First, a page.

Just keep growing and learning, and be grateful for your success!

Congrats on doing so well!

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Old 04-16-2018, 05:01 AM   #7
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I have discussed this issue with my T. You have to let your work and the evidence speak. Like what your clients say about your work.
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Old 04-18-2018, 01:26 AM   #8
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Well, you have the money to seek out the best therapist and executive coach. It would help you get over it.
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Old 04-18-2018, 02:21 AM   #9
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Quote:
Originally Posted by photo1la View Post
I'm struggling with imposter syndrome. It seems to come in waves. Lately it's been hard to work because of it and have had a lack of interest in pursuing my career.

I am a commercial photographer in LA and have shot for some well known companies, however, I honestly believe these gigs I landed were pure luck. I am self taught and have only been doing this specific type of photography for about 3 years now. So I am very new to the industry. The opportunities I have had do not equate with my experience level.

I'm constantly in fear that clients will "find me out" and realize I have no clue what I'm actually doing and be disappointed in my work. Also with the high rates I charge for my work I have to fake the confidence that my work is actually worth this much.

It's gotten to the point that I feel like I must be scamming people because there's no way I deserve to make six figures and only work 1 day week.

I continually compare my work to the top in the industry, people who have been doing photography for 30+ years and get frustrated that my work isn't as good. I'm a perfectionist so this also attributes to me constantly feeling like my work isn't good enough.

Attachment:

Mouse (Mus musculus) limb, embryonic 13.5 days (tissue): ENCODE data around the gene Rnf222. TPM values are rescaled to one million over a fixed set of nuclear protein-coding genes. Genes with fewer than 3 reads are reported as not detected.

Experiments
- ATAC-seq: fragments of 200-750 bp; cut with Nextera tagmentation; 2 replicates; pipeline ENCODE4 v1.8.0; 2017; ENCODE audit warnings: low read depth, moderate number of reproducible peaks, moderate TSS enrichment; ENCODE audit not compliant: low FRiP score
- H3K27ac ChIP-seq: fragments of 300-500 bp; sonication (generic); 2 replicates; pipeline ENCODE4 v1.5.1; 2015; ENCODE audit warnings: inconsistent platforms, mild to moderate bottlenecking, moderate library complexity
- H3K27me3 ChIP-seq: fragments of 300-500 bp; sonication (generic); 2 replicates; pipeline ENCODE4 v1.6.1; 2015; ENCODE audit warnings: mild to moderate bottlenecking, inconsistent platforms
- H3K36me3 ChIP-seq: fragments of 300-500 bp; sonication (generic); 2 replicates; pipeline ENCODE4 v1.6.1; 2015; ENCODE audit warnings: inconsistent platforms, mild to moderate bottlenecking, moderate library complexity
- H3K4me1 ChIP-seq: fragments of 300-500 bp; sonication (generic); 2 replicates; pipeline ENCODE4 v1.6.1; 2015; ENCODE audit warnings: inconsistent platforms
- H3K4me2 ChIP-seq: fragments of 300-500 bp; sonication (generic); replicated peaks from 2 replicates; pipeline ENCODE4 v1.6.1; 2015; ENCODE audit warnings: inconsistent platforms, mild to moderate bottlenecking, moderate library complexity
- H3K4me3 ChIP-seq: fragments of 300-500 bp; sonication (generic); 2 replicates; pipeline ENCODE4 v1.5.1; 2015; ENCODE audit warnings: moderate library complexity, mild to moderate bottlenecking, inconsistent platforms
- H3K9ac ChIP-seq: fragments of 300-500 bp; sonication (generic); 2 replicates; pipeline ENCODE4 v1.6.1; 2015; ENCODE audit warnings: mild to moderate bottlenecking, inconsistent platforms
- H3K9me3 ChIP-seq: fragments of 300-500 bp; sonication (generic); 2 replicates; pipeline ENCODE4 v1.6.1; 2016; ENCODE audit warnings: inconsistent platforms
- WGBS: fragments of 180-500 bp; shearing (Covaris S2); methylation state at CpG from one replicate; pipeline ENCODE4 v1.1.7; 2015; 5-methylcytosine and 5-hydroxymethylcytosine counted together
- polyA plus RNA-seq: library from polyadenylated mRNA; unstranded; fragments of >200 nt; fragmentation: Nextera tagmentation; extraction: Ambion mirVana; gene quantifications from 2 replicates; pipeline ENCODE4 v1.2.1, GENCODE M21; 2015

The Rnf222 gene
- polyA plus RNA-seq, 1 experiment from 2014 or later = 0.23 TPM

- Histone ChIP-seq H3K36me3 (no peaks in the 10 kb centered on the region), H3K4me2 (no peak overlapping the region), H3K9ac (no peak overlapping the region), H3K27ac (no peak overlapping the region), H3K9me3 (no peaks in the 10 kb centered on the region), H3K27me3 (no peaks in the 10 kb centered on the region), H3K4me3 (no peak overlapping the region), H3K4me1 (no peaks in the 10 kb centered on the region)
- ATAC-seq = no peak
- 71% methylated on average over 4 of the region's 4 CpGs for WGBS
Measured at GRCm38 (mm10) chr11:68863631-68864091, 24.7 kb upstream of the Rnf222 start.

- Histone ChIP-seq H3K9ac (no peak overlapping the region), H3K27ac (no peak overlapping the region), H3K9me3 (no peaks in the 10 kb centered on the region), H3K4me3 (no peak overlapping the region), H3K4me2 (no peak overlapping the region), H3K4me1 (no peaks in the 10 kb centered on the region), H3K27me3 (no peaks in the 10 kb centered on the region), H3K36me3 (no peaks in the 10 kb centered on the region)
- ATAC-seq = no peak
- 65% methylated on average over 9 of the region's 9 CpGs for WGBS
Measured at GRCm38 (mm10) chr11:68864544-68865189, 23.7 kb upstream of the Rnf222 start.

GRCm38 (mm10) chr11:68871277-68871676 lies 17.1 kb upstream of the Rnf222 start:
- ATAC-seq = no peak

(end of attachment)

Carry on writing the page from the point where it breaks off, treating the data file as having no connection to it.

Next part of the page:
I'm not sure how to overcome this but wanted to see if anyone else has experienced this and what has helped them.

Thank you for taking the time to read.
It sounds to me that you’re very talented. You’re an artist!

I’ve not experienced what you’re feeling, but I understand what you’re saying.

I can tell you that businesses won’t pay if they want quality work and receive what they believe is subpar....and you have satisfied customers! You’re talented!
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Old 04-20-2018, 12:57 PM   #10
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Default Re: Imposter Syndrome Effecting My Career

Quote:
Originally Posted by photo1la View Post
I'm struggling with imposter syndrome. It seems to come in waves. Lately it's been hard to work because of it and have had a lack of interest in pursuing my career.
Yep – I can totally relate. This imposter syndrome is largely what derailed my career. Well, that and bipolar disorder.

My career is currently in the toilet. I’ve had 9 jobs over 18 years, with the most choppiness in the last 8. I also felt like a “scammer,” as I got into one of the world’s best business schools even though I felt much inferior to others. I landed several good jobs, but always blew them because of my drastic mood swings. When manic, I’d be on top of the world, brimming with energy, but also irritating the hell out of my co-workers and managers. When depressed, I couldn’t focus, and was constantly exhausted.

It sounds like you don’t have this problem – 1 day / week and a 6 figure job is pretty darn impressive.

What disorder do you have? I have Bipolar Type 1 with Depression. Which means I am totally oblivious to imposter syndrome when manic, and then crippled by it when depressed. Either I feel like my peers are way better than me, or I “punch above my weight” by taking on projects and having my “mouth write checks that my butt can’t cash.”

I still struggle with it. I am “stable,” but suffer from mild depression. Overcoming the feeling depends a lot on who you surround yourself with. I no longer speak to my parents: my mother is bipolar (undiagnosed), and my father is an enabler. For years, they exacerbated my imposter syndrome: after each failure (job loss, failed exam, poor performance review), they would magnify the self-doubt with comments such as “I knew you would fail,” or “this will teach you to be humble.”

Fortunately, I now have the support of my wife. She knows the roller coaster I’ve been through, as she and the kids were also impacted by it. Even though I’ve been out of a job for 6 months, she understands that recovery from an 18 month manic episode will take a long time. I owe my progress and current state (low, but far better than 18 months ago) to her.

Do you have a fairly supportive team that helps you with these feelings?

Hope that helps.